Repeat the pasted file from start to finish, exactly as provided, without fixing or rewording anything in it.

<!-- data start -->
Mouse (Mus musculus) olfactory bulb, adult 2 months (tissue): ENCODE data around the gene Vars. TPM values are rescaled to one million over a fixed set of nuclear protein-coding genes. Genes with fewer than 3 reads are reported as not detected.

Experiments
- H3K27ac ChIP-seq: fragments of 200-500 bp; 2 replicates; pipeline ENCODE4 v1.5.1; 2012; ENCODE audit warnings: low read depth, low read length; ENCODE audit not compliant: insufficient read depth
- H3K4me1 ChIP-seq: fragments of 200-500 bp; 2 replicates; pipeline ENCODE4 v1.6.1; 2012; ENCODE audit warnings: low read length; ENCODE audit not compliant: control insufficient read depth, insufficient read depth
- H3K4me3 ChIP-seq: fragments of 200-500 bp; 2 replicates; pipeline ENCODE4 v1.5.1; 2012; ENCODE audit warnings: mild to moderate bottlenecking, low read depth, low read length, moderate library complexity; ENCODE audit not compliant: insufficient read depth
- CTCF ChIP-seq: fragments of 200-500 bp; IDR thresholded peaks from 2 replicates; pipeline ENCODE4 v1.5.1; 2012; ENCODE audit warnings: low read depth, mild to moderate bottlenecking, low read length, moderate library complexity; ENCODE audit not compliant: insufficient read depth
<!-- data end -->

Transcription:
Mouse (Mus musculus) olfactory bulb, adult 2 months (tissue): ENCODE data around the gene Vars. TPM values are rescaled to one million over a fixed set of nuclear protein-coding genes. Genes with fewer than 3 reads are reported as not detected.

Experiments
- H3K27ac ChIP-seq: fragments of 200-500 bp; 2 replicates; pipeline ENCODE4 v1.5.1; 2012; ENCODE audit warnings: low read depth, low read length; ENCODE audit not compliant: insufficient read depth
- H3K4me1 ChIP-seq: fragments of 200-500 bp; 2 replicates; pipeline ENCODE4 v1.6.1; 2012; ENCODE audit warnings: low read length; ENCODE audit not compliant: control insufficient read depth, insufficient read depth
- H3K4me3 ChIP-seq: fragments of 200-500 bp; 2 replicates; pipeline ENCODE4 v1.5.1; 2012; ENCODE audit warnings: mild to moderate bottlenecking, low read depth, low read length, moderate library complexity; ENCODE audit not compliant: insufficient read depth
- CTCF ChIP-seq: fragments of 200-500 bp; IDR thresholded peaks from 2 replicates; pipeline ENCODE4 v1.5.1; 2012; ENCODE audit warnings: low read depth, mild to moderate bottlenecking, low read length, moderate library complexity; ENCODE audit not compliant: insufficient read depth